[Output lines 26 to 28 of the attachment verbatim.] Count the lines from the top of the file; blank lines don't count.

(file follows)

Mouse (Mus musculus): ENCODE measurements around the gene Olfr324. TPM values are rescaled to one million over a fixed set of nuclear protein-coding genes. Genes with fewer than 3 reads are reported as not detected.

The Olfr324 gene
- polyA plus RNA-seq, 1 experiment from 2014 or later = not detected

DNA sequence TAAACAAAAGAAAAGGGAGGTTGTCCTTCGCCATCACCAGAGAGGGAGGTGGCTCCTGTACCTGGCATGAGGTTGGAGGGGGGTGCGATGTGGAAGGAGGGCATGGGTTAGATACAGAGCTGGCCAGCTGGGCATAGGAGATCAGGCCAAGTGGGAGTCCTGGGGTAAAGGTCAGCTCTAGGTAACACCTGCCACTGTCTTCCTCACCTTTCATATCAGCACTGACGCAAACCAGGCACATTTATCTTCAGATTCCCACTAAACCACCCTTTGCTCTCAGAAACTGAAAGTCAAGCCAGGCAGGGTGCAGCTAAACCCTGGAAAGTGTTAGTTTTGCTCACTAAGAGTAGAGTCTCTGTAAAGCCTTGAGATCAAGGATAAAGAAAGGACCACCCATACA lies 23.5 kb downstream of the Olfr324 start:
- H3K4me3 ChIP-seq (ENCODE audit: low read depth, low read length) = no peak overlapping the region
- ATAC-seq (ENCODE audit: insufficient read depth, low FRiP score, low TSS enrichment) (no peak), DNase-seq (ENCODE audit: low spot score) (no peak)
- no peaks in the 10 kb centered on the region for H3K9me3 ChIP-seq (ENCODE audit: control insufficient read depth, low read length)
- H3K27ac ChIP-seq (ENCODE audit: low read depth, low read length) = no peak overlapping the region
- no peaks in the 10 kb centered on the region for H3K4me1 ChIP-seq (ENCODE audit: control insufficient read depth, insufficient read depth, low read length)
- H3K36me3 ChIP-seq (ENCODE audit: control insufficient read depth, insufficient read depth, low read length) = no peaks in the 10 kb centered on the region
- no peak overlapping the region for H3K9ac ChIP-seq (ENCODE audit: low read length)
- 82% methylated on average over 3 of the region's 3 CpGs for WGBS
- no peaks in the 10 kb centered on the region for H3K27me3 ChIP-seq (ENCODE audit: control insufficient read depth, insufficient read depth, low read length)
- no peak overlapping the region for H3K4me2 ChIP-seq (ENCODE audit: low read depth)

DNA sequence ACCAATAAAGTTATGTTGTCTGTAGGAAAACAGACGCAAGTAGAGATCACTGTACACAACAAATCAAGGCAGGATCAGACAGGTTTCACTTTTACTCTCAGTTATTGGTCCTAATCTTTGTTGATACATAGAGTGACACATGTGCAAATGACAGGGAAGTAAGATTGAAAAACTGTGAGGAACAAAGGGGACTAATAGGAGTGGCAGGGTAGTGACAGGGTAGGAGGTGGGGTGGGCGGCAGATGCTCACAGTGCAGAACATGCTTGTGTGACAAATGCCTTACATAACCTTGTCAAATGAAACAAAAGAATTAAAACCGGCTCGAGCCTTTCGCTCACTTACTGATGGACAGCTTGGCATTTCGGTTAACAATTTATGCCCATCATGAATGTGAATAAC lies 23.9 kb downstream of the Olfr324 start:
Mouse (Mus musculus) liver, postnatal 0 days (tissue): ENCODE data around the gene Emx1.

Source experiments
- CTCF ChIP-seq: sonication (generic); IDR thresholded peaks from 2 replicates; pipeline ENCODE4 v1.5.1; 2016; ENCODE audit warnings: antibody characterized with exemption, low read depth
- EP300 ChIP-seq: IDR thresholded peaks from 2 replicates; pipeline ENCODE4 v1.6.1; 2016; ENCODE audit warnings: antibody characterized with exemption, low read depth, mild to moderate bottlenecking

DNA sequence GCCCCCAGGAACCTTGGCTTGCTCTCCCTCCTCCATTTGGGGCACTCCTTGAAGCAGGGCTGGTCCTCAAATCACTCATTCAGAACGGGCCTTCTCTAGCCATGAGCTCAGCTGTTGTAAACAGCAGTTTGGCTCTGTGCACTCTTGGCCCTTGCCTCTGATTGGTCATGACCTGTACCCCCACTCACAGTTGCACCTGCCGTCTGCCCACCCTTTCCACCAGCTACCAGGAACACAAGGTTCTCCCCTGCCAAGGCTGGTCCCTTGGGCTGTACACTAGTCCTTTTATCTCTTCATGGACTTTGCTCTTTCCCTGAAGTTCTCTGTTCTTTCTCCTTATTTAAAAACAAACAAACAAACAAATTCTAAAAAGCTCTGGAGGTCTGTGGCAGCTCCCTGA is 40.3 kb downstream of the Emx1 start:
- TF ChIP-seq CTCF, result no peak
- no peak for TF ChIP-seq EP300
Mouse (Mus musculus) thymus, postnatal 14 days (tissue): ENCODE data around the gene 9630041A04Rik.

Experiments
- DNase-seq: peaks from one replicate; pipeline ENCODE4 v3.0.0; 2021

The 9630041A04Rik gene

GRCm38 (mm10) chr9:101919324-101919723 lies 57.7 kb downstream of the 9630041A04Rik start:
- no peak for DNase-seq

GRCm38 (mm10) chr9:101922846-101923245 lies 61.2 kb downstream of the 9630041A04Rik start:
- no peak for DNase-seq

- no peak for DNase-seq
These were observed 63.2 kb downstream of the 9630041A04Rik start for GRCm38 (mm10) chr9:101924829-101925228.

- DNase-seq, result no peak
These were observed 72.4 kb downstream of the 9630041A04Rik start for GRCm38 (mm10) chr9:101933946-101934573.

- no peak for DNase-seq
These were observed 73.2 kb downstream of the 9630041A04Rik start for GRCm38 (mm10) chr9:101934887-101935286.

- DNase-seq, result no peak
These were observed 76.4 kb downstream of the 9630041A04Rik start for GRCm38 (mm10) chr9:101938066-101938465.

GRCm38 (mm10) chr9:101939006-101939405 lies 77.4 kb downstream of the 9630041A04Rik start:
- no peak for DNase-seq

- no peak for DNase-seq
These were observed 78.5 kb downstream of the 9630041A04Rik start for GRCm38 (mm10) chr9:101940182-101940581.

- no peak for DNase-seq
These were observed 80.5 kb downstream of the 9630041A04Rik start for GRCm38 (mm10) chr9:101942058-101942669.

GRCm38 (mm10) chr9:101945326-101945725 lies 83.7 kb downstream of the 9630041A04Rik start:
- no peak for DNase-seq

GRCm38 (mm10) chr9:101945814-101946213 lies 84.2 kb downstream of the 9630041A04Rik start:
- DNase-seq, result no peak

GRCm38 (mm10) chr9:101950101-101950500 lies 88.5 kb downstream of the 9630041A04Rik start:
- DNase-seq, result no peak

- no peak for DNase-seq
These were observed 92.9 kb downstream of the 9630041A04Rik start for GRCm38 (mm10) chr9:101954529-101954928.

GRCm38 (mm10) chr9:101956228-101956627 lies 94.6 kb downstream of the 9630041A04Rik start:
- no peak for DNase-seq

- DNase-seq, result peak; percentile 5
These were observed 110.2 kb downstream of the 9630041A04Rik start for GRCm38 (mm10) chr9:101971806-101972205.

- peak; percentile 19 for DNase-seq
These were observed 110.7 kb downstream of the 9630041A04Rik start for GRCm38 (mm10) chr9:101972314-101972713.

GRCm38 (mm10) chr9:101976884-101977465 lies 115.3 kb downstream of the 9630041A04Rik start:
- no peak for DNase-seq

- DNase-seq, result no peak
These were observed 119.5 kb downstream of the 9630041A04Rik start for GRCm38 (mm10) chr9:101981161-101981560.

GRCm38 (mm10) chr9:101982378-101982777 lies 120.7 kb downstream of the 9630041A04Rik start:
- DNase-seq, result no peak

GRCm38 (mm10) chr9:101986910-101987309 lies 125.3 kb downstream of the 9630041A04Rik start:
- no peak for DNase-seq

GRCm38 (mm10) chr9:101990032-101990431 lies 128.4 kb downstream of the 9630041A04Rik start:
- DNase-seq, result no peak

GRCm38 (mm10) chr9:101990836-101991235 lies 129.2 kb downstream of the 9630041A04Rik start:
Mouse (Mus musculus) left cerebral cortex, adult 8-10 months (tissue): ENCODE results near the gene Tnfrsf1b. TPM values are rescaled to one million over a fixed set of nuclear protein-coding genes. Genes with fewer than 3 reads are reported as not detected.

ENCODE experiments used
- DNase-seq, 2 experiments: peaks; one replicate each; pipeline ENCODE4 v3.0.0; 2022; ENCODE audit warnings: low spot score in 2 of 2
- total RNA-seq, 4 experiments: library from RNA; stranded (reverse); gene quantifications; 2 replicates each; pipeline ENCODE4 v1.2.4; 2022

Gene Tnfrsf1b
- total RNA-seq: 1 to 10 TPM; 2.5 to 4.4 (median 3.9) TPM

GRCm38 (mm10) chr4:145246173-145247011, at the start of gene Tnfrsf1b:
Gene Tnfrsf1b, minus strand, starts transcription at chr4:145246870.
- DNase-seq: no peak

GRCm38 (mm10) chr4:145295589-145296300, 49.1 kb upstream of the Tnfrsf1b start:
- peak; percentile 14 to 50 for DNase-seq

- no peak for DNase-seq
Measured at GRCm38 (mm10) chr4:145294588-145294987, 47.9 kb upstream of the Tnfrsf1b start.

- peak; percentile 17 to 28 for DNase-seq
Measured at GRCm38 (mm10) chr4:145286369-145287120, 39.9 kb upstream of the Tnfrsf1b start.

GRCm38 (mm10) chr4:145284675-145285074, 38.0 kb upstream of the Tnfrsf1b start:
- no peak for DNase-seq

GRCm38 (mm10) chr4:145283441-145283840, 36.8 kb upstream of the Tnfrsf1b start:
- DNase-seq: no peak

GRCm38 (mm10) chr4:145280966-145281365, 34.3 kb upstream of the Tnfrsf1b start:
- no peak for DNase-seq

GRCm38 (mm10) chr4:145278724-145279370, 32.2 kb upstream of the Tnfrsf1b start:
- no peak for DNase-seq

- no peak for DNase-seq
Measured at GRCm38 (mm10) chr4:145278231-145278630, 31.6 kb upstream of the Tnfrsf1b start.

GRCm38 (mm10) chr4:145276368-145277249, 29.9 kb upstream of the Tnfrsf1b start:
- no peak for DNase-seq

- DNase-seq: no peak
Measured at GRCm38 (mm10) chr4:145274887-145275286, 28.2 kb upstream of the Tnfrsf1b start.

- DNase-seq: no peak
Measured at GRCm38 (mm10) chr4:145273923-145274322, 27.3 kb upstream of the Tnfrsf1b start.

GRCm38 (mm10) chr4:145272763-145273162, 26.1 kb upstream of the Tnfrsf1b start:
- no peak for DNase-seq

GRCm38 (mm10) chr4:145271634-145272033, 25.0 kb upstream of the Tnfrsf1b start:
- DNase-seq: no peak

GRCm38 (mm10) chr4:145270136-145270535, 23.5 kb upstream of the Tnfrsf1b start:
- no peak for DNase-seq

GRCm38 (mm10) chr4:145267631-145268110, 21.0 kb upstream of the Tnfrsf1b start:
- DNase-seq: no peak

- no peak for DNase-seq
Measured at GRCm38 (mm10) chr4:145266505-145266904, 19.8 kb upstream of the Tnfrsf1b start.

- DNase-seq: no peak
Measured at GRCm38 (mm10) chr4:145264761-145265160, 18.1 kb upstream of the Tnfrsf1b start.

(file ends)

The 9630041A04Rik gene

GRCm38 (mm10) chr9:101919324-101919723 lies 57.7 kb downstream of the 9630041A04Rik start:
- no peak for DNase-seq